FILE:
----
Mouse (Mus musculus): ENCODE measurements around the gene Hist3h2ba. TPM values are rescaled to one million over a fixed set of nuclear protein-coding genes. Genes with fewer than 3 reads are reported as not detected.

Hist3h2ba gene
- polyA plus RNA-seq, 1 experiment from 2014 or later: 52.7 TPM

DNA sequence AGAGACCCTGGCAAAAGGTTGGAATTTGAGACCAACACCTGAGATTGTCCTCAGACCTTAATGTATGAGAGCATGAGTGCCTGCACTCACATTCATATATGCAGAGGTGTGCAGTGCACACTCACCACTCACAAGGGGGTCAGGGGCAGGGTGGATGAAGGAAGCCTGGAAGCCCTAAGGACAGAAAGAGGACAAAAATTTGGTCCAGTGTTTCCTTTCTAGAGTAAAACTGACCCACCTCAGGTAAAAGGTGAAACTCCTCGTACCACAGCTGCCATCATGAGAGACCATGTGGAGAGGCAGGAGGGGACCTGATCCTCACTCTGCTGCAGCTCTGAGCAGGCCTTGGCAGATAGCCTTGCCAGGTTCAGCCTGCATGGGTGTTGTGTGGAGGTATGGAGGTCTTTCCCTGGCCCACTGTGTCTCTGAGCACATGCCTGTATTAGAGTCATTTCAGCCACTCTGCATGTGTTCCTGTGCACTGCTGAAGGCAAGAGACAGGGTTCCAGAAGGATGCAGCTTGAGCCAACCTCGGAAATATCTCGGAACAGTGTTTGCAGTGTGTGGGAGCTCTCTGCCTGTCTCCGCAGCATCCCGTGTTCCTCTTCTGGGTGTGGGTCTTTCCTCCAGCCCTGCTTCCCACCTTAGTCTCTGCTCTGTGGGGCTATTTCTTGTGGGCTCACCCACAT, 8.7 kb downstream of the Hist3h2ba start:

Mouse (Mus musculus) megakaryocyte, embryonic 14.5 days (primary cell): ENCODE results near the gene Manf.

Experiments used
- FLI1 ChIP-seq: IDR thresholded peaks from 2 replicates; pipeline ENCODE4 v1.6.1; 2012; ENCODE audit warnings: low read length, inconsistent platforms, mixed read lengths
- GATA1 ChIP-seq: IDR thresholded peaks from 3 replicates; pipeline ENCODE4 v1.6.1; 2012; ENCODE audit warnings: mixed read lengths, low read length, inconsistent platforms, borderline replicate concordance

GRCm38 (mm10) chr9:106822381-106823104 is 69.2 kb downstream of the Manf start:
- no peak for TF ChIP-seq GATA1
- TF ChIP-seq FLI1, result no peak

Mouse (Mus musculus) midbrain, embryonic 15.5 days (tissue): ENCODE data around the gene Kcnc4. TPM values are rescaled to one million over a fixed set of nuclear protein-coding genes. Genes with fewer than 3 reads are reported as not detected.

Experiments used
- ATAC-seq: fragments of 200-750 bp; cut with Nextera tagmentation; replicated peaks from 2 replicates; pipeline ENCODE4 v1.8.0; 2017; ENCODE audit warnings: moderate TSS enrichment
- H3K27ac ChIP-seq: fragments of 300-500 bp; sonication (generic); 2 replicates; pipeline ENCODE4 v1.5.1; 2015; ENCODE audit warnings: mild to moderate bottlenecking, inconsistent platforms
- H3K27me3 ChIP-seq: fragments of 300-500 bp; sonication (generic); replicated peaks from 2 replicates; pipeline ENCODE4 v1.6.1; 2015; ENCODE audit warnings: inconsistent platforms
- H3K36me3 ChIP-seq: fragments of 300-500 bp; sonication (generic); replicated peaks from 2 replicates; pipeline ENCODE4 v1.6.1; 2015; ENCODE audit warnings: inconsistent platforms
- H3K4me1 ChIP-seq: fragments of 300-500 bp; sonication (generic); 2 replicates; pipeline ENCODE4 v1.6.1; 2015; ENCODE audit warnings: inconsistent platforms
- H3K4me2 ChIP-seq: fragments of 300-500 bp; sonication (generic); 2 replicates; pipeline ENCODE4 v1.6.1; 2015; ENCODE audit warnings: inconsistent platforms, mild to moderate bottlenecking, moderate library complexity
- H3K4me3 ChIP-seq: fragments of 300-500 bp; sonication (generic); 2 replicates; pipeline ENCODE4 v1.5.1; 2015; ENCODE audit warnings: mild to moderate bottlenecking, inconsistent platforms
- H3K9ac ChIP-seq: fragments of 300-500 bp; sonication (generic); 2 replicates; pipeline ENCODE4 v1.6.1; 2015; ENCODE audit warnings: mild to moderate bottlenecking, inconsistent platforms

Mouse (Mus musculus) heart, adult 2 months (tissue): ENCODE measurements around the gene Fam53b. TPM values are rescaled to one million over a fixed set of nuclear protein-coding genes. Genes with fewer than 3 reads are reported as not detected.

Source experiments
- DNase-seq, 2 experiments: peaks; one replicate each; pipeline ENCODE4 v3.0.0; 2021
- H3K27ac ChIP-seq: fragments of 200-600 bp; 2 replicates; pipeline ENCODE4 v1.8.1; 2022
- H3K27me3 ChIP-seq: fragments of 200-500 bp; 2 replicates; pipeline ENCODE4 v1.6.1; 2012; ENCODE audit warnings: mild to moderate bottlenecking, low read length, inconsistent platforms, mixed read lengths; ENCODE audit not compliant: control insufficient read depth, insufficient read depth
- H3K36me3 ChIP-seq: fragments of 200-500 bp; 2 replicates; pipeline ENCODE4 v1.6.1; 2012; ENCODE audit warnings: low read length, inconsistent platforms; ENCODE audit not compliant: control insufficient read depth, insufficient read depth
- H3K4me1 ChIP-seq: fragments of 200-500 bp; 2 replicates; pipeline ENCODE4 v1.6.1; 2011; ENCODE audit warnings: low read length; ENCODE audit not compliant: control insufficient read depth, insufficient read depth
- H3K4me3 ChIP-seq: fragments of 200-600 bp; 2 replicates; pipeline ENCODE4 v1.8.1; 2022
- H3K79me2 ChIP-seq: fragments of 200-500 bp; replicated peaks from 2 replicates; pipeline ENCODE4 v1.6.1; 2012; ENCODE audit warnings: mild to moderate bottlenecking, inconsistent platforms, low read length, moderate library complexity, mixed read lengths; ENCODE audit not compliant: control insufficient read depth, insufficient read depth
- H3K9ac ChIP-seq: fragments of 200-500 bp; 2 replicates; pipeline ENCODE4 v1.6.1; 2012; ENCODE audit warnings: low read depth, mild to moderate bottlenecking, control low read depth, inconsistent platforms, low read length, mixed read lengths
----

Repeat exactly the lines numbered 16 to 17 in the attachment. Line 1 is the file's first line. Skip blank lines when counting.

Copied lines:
- H3K27me3 ChIP-seq: fragments of 300-500 bp; sonication (generic); replicated peaks from 2 replicates; pipeline ENCODE4 v1.6.1; 2015; ENCODE audit warnings: inconsistent platforms
- H3K36me3 ChIP-seq: fragments of 300-500 bp; sonication (generic); replicated peaks from 2 replicates; pipeline ENCODE4 v1.6.1; 2015; ENCODE audit warnings: inconsistent platforms